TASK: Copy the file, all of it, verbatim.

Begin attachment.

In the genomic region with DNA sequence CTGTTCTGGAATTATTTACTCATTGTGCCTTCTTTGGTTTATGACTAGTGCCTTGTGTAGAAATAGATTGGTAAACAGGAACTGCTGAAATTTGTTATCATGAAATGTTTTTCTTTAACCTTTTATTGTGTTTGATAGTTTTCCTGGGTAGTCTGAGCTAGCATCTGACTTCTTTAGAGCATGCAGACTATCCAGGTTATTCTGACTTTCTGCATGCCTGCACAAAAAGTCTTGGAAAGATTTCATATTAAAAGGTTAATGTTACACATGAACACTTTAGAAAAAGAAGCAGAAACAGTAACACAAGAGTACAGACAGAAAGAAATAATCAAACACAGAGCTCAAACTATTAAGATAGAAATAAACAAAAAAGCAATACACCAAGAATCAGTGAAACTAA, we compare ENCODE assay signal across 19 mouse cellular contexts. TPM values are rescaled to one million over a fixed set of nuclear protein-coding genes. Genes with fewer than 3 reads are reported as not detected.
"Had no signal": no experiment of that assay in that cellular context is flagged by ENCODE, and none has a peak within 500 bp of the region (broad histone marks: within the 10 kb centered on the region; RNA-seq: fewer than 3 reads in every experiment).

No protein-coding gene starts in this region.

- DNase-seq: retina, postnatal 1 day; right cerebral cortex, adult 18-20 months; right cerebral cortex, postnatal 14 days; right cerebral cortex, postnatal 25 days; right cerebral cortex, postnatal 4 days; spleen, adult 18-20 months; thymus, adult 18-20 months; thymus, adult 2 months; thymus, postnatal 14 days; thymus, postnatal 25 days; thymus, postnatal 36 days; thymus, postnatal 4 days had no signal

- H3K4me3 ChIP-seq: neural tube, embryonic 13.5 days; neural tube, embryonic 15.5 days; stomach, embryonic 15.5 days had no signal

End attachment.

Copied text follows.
In the genomic region with DNA sequence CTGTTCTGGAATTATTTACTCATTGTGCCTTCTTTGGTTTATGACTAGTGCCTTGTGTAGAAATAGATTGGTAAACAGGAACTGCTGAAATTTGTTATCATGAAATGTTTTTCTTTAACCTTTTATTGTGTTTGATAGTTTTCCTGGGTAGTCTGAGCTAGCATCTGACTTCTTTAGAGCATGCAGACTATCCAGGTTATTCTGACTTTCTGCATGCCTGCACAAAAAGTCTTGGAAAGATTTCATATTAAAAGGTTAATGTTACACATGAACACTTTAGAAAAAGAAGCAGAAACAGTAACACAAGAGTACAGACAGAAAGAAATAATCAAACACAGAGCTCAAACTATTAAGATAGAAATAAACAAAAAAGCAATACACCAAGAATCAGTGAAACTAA, we compare ENCODE assay signal across 19 mouse cellular contexts. TPM values are rescaled to one million over a fixed set of nuclear protein-coding genes. Genes with fewer than 3 reads are reported as not detected.
"Had no signal": no experiment of that assay in that cellular context is flagged by ENCODE, and none has a peak within 500 bp of the region (broad histone marks: within the 10 kb centered on the region; RNA-seq: fewer than 3 reads in every experiment).

No protein-coding gene starts in this region.

- DNase-seq: retina, postnatal 1 day; right cerebral cortex, adult 18-20 months; right cerebral cortex, postnatal 14 days; right cerebral cortex, postnatal 25 days; right cerebral cortex, postnatal 4 days; spleen, adult 18-20 months; thymus, adult 18-20 months; thymus, adult 2 months; thymus, postnatal 14 days; thymus, postnatal 25 days; thymus, postnatal 36 days; thymus, postnatal 4 days had no signal

- H3K4me3 ChIP-seq: neural tube, embryonic 13.5 days; neural tube, embryonic 15.5 days; stomach, embryonic 15.5 days had no signal